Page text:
Different scholars have ascribed different meanings to this, but they all pretty much convey the same message: that beautiful patience, or Sabr-e-Jameel, is to be content and at peace no matter what is happening around you; to be content and at peace even in adversity and in the most difficult of times.
Eckhart Tolle, in the beautiful book Stillness Speaks, says:
“Whenever you deeply accept this moment as it is — no matter what form it takes — you are still, you are at peace.”
And for me, this conveys the meaning of Sabr-e-Jameel perfectly. To have Sabr-e-Jameel means to live fully and deeply connected to the present moment accepting it in its entirety, as this moment is all we truly ever have.
The dark side of Sabr
Unfortunately in my culture, the term Sabr is often misconstrued and sometimes used to overlook toxic behaviour and manipulative relationships – in a sense, it is even used to justify it.
I’ve heard many stories and even seen firsthand how people will advise others to have Sabr when it comes to situations of domestic abuse and violence, or other situations where they are being treated unfairly or even inhumanely. My own mother even endured years and years of hardship and abuse within my fathers family, believing that all that was happening was the will of God and that she just had to have Sabr and endure it all. What I’ve come to understand is that this is so far removed from what Sabr actually teaches us.
I was confused about the concept of Sabr when it came to injustice myself up until around 5 years ago, when my Spiritual Master, Sheikh Aly N’Daw of Senegal, gave an impromptu talk all about Sabr and answered all the questions that were floating around in my head, by speaking straight to my heart.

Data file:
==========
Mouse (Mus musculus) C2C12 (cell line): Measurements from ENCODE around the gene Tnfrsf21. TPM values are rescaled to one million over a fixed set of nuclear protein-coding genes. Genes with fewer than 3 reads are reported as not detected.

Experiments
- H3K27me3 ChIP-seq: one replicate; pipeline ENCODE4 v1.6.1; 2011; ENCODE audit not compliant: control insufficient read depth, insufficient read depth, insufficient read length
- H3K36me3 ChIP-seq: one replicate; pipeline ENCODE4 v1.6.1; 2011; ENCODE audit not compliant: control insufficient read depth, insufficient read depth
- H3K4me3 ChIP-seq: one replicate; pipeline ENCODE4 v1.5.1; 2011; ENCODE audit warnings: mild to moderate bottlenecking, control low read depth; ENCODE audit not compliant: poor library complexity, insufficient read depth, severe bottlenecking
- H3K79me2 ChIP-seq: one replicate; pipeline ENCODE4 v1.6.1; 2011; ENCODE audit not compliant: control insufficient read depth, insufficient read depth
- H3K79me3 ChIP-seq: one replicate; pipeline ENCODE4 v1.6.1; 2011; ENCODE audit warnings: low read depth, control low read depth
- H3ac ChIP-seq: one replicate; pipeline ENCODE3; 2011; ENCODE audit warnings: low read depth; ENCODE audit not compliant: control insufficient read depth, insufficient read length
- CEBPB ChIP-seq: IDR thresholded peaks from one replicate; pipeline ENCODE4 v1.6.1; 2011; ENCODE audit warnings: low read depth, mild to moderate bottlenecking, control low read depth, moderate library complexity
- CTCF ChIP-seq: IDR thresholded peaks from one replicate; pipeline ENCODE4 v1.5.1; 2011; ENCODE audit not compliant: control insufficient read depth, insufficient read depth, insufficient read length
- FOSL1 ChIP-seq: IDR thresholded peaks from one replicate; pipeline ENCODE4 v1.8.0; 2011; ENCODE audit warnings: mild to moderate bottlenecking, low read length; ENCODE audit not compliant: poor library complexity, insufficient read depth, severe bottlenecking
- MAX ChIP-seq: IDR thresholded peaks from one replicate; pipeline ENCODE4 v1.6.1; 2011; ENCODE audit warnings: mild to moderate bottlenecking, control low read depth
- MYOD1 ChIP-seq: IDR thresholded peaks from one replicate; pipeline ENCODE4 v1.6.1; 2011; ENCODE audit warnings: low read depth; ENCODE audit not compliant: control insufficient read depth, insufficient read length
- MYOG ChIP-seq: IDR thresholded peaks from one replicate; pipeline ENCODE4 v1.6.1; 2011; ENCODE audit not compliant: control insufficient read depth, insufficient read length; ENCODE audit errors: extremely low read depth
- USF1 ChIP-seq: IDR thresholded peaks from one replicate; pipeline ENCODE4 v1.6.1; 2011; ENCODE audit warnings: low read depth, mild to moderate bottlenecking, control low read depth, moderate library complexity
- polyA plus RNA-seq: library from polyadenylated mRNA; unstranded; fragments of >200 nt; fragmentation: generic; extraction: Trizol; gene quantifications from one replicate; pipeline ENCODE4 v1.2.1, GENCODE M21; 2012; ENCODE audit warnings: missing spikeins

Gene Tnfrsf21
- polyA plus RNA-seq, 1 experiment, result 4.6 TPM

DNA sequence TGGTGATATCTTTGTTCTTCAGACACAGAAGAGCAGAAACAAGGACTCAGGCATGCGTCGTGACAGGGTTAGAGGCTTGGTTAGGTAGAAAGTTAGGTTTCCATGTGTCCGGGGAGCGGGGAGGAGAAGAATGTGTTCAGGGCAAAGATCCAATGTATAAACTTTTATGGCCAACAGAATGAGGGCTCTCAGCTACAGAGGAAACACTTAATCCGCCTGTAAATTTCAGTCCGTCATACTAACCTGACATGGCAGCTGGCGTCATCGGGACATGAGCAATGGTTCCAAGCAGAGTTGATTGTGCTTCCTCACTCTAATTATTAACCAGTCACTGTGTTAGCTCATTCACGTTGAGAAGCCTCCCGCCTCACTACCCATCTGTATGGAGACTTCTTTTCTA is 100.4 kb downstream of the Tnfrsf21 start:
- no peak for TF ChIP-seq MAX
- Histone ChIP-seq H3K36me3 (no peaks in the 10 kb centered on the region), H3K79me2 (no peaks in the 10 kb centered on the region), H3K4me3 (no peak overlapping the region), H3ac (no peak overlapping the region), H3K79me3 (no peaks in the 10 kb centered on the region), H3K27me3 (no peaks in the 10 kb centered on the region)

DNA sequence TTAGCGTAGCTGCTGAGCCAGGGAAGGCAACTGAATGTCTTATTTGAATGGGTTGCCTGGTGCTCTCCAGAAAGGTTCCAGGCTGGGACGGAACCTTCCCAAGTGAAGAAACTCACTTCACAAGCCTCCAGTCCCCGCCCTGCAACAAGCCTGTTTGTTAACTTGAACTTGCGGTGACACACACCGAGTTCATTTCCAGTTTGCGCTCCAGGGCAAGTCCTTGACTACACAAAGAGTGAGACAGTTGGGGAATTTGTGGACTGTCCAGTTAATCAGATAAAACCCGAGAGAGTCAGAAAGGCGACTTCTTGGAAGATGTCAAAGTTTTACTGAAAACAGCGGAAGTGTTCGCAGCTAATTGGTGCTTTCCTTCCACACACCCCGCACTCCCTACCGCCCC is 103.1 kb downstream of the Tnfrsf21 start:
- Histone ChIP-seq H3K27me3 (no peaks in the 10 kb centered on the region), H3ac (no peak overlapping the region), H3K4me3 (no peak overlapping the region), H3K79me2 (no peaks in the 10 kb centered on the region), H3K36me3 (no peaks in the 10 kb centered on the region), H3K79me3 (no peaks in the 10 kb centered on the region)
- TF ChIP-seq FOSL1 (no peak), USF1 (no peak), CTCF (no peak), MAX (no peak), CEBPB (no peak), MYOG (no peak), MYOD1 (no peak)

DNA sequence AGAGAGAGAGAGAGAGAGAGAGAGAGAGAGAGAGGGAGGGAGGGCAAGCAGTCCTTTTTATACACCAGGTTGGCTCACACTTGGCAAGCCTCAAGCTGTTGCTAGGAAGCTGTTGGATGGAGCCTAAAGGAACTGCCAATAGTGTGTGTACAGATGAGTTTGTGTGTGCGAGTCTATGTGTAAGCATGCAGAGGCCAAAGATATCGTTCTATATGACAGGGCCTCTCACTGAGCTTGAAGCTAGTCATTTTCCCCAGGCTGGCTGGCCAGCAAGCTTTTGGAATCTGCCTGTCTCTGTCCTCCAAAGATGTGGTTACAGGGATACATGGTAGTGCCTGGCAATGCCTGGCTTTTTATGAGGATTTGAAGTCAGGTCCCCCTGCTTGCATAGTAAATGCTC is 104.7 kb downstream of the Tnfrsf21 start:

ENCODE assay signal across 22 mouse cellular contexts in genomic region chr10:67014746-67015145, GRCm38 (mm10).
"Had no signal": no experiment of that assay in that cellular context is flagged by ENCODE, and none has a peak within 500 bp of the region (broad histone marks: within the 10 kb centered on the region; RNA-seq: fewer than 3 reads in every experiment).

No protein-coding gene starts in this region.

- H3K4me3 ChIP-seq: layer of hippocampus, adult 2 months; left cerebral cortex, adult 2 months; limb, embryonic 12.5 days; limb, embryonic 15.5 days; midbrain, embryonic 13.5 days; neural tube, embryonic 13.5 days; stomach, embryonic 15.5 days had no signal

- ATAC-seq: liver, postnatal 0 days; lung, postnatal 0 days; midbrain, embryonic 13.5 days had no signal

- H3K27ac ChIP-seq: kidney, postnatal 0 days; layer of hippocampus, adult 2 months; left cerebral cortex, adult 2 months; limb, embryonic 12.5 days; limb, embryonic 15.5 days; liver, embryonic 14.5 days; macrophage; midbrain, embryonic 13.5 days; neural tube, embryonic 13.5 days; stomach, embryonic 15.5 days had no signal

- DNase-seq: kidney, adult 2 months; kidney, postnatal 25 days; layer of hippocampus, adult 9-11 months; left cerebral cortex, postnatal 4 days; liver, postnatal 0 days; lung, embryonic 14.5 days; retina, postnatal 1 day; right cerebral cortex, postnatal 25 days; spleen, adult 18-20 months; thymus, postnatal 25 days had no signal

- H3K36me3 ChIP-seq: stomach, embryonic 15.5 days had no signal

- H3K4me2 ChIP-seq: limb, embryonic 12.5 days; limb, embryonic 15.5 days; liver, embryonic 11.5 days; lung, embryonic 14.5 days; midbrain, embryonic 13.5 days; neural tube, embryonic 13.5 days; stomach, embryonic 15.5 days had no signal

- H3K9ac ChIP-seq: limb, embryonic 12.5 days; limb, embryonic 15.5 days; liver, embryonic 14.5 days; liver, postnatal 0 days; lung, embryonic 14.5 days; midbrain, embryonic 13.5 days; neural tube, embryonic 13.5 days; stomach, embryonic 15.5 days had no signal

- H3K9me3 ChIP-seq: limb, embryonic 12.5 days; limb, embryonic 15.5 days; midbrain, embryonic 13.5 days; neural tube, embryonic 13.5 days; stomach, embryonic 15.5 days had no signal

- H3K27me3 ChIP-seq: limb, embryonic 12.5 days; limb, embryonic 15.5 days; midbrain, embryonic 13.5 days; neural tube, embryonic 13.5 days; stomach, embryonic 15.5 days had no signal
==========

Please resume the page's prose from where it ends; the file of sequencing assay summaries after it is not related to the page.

About Sabr, Sheikh Aly explained that it is not simply about just having patience; instead he said Sabr is all about having ‘creative patience’ – meaning to say that we don’t simply sit back and use the concept of having patience as an excuse to do nothing to change our situation.
If we are experiencing injustice, being treated unfairly, being abused or even just going through a difficult time, Sheikh Aly explained that we can have Sabr while still taking action to change our situation – or to ‘create’ a new situation.
Taking action, making changes, trying to improve ourselves and our circumstances while equally placing our every faith in God, is what having Sabr really means.
There is a story of the Prophet Muhammad narrated by Al-Tirmidhi that says there was once a Bedouin man who was leaving his camel without tying it.